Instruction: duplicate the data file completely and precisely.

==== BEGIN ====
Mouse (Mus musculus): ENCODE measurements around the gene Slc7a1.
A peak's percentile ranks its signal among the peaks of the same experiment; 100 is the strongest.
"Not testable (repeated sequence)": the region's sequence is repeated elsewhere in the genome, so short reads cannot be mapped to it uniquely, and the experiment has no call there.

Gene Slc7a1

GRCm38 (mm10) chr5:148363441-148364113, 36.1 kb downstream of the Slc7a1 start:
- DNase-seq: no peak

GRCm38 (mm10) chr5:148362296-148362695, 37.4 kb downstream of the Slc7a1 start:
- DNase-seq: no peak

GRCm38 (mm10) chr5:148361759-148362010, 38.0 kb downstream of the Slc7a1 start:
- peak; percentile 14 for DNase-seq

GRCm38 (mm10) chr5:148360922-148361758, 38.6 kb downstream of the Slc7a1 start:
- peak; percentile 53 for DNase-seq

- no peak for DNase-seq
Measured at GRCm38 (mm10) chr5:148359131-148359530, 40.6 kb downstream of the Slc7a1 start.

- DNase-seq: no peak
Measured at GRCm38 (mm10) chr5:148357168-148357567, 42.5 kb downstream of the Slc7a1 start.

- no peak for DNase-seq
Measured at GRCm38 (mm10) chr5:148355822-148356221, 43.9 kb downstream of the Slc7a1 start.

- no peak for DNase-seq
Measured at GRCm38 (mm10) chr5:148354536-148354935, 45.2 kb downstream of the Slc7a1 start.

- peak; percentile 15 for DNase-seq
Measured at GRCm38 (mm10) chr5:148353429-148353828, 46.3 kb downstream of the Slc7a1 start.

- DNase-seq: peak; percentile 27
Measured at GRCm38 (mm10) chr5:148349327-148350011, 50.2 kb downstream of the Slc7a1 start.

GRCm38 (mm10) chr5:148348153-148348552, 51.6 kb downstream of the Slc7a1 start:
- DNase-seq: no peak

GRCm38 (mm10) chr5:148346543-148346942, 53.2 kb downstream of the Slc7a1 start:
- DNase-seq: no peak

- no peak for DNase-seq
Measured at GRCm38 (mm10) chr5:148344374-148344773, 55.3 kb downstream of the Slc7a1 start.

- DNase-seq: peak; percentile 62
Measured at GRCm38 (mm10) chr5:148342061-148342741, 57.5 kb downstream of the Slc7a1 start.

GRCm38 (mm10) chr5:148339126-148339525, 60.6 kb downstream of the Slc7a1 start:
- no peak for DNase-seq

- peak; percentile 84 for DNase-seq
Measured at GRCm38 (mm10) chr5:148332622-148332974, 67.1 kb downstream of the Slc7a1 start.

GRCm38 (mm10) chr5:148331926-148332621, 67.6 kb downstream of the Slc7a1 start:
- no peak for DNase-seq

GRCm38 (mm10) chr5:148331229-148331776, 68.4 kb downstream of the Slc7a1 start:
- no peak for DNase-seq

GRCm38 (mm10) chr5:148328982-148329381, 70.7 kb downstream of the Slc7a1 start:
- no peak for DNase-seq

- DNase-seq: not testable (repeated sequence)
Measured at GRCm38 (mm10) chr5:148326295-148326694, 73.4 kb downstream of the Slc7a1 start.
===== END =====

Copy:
Mouse (Mus musculus): ENCODE measurements around the gene Slc7a1.
A peak's percentile ranks its signal among the peaks of the same experiment; 100 is the strongest.
"Not testable (repeated sequence)": the region's sequence is repeated elsewhere in the genome, so short reads cannot be mapped to it uniquely, and the experiment has no call there.

Gene Slc7a1

GRCm38 (mm10) chr5:148363441-148364113, 36.1 kb downstream of the Slc7a1 start:
- DNase-seq: no peak

GRCm38 (mm10) chr5:148362296-148362695, 37.4 kb downstream of the Slc7a1 start:
- DNase-seq: no peak

GRCm38 (mm10) chr5:148361759-148362010, 38.0 kb downstream of the Slc7a1 start:
- peak; percentile 14 for DNase-seq

GRCm38 (mm10) chr5:148360922-148361758, 38.6 kb downstream of the Slc7a1 start:
- peak; percentile 53 for DNase-seq

- no peak for DNase-seq
Measured at GRCm38 (mm10) chr5:148359131-148359530, 40.6 kb downstream of the Slc7a1 start.

- DNase-seq: no peak
Measured at GRCm38 (mm10) chr5:148357168-148357567, 42.5 kb downstream of the Slc7a1 start.

- no peak for DNase-seq
Measured at GRCm38 (mm10) chr5:148355822-148356221, 43.9 kb downstream of the Slc7a1 start.

- no peak for DNase-seq
Measured at GRCm38 (mm10) chr5:148354536-148354935, 45.2 kb downstream of the Slc7a1 start.

- peak; percentile 15 for DNase-seq
Measured at GRCm38 (mm10) chr5:148353429-148353828, 46.3 kb downstream of the Slc7a1 start.

- DNase-seq: peak; percentile 27
Measured at GRCm38 (mm10) chr5:148349327-148350011, 50.2 kb downstream of the Slc7a1 start.

GRCm38 (mm10) chr5:148348153-148348552, 51.6 kb downstream of the Slc7a1 start:
- DNase-seq: no peak

GRCm38 (mm10) chr5:148346543-148346942, 53.2 kb downstream of the Slc7a1 start:
- DNase-seq: no peak

- no peak for DNase-seq
Measured at GRCm38 (mm10) chr5:148344374-148344773, 55.3 kb downstream of the Slc7a1 start.

- DNase-seq: peak; percentile 62
Measured at GRCm38 (mm10) chr5:148342061-148342741, 57.5 kb downstream of the Slc7a1 start.

GRCm38 (mm10) chr5:148339126-148339525, 60.6 kb downstream of the Slc7a1 start:
- no peak for DNase-seq

- peak; percentile 84 for DNase-seq
Measured at GRCm38 (mm10) chr5:148332622-148332974, 67.1 kb downstream of the Slc7a1 start.

GRCm38 (mm10) chr5:148331926-148332621, 67.6 kb downstream of the Slc7a1 start:
- no peak for DNase-seq

GRCm38 (mm10) chr5:148331229-148331776, 68.4 kb downstream of the Slc7a1 start:
- no peak for DNase-seq

GRCm38 (mm10) chr5:148328982-148329381, 70.7 kb downstream of the Slc7a1 start:
- no peak for DNase-seq

- DNase-seq: not testable (repeated sequence)
Measured at GRCm38 (mm10) chr5:148326295-148326694, 73.4 kb downstream of the Slc7a1 start.